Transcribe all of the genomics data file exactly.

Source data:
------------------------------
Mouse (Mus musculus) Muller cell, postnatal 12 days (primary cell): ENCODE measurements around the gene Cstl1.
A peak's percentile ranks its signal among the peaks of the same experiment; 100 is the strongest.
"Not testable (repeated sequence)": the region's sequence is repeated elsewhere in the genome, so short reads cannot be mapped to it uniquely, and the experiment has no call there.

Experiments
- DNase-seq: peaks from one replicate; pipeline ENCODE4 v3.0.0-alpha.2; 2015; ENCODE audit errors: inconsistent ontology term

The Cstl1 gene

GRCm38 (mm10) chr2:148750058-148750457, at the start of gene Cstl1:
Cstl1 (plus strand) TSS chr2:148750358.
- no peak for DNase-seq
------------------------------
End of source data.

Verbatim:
Mouse (Mus musculus) Muller cell, postnatal 12 days (primary cell): ENCODE measurements around the gene Cstl1.
A peak's percentile ranks its signal among the peaks of the same experiment; 100 is the strongest.
"Not testable (repeated sequence)": the region's sequence is repeated elsewhere in the genome, so short reads cannot be mapped to it uniquely, and the experiment has no call there.

Experiments
- DNase-seq: peaks from one replicate; pipeline ENCODE4 v3.0.0-alpha.2; 2015; ENCODE audit errors: inconsistent ontology term

The Cstl1 gene

GRCm38 (mm10) chr2:148750058-148750457, at the start of gene Cstl1:
Cstl1 (plus strand) TSS chr2:148750358.
- no peak for DNase-seq